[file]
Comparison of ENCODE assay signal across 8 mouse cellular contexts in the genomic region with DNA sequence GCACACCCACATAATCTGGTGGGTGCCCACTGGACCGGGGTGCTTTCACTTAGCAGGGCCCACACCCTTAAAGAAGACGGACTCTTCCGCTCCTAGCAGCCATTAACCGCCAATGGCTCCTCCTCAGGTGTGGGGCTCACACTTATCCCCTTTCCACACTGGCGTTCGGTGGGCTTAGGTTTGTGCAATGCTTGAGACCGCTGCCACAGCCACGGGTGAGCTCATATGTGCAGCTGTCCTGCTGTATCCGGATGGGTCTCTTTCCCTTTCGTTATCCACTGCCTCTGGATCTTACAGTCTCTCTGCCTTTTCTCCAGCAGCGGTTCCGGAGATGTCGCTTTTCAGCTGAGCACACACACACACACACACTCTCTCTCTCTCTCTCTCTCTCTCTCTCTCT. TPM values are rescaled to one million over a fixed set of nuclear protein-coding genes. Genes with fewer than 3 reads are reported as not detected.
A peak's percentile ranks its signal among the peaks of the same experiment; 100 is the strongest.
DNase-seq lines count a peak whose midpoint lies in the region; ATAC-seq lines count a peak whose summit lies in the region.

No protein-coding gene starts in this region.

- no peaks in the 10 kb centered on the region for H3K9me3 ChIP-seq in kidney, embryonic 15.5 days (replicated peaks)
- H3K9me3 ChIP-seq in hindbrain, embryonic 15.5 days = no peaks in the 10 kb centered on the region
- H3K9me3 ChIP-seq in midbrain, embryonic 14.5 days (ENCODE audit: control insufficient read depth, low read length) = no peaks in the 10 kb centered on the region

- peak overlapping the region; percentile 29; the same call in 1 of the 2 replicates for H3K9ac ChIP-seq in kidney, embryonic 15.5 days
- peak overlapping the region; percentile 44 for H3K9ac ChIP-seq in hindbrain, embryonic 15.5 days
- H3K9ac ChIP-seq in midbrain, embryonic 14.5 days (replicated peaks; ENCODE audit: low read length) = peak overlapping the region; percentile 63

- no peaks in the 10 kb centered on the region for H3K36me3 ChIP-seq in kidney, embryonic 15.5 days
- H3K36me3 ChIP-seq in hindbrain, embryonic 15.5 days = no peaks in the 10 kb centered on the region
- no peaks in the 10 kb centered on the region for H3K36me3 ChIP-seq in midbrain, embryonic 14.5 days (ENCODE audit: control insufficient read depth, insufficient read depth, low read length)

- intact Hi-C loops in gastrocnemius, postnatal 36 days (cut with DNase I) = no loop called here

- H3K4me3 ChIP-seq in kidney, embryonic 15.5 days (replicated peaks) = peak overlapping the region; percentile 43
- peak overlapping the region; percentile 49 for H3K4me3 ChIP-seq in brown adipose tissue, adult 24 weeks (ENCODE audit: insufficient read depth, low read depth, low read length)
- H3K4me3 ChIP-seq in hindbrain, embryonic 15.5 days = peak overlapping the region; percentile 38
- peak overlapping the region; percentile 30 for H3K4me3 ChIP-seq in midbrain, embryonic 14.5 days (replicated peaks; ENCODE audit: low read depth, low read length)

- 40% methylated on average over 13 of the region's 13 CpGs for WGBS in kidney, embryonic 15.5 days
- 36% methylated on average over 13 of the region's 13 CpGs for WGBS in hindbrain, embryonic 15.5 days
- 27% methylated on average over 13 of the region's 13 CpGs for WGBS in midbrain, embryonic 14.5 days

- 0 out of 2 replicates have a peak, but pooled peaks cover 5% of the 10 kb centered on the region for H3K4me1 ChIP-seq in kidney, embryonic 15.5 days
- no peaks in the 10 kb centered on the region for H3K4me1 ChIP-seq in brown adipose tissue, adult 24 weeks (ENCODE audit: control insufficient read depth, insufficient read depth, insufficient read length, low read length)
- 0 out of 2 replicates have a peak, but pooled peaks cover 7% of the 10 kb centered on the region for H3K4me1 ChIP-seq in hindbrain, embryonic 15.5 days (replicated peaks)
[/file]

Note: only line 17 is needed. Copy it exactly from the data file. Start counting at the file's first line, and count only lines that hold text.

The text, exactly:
- H3K4me3 ChIP-seq in hindbrain, embryonic 15.5 days = peak overlapping the region; percentile 38